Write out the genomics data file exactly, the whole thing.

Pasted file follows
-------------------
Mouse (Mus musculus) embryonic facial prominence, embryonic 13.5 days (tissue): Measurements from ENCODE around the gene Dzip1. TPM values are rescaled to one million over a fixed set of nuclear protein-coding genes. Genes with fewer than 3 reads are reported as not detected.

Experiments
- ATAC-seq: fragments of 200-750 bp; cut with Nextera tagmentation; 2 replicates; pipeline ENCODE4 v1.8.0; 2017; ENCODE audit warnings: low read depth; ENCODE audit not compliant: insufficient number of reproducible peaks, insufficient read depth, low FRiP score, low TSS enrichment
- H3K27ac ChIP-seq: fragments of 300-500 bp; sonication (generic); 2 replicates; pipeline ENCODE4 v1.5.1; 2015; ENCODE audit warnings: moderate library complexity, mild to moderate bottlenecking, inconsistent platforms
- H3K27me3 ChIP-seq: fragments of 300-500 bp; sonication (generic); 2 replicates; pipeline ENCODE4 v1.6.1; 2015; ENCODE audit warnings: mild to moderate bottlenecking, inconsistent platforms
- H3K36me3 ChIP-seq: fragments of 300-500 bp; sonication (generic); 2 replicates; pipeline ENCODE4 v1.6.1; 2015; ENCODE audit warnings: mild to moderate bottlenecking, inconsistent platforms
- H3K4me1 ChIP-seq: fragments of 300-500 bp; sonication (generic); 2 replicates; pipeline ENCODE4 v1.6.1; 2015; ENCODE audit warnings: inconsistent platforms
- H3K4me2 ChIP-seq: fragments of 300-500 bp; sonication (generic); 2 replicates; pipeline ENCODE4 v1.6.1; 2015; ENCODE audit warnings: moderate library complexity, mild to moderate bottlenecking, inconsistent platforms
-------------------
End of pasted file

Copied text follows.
Mouse (Mus musculus) embryonic facial prominence, embryonic 13.5 days (tissue): Measurements from ENCODE around the gene Dzip1. TPM values are rescaled to one million over a fixed set of nuclear protein-coding genes. Genes with fewer than 3 reads are reported as not detected.

Experiments
- ATAC-seq: fragments of 200-750 bp; cut with Nextera tagmentation; 2 replicates; pipeline ENCODE4 v1.8.0; 2017; ENCODE audit warnings: low read depth; ENCODE audit not compliant: insufficient number of reproducible peaks, insufficient read depth, low FRiP score, low TSS enrichment
- H3K27ac ChIP-seq: fragments of 300-500 bp; sonication (generic); 2 replicates; pipeline ENCODE4 v1.5.1; 2015; ENCODE audit warnings: moderate library complexity, mild to moderate bottlenecking, inconsistent platforms
- H3K27me3 ChIP-seq: fragments of 300-500 bp; sonication (generic); 2 replicates; pipeline ENCODE4 v1.6.1; 2015; ENCODE audit warnings: mild to moderate bottlenecking, inconsistent platforms
- H3K36me3 ChIP-seq: fragments of 300-500 bp; sonication (generic); 2 replicates; pipeline ENCODE4 v1.6.1; 2015; ENCODE audit warnings: mild to moderate bottlenecking, inconsistent platforms
- H3K4me1 ChIP-seq: fragments of 300-500 bp; sonication (generic); 2 replicates; pipeline ENCODE4 v1.6.1; 2015; ENCODE audit warnings: inconsistent platforms
- H3K4me2 ChIP-seq: fragments of 300-500 bp; sonication (generic); 2 replicates; pipeline ENCODE4 v1.6.1; 2015; ENCODE audit warnings: moderate library complexity, mild to moderate bottlenecking, inconsistent platforms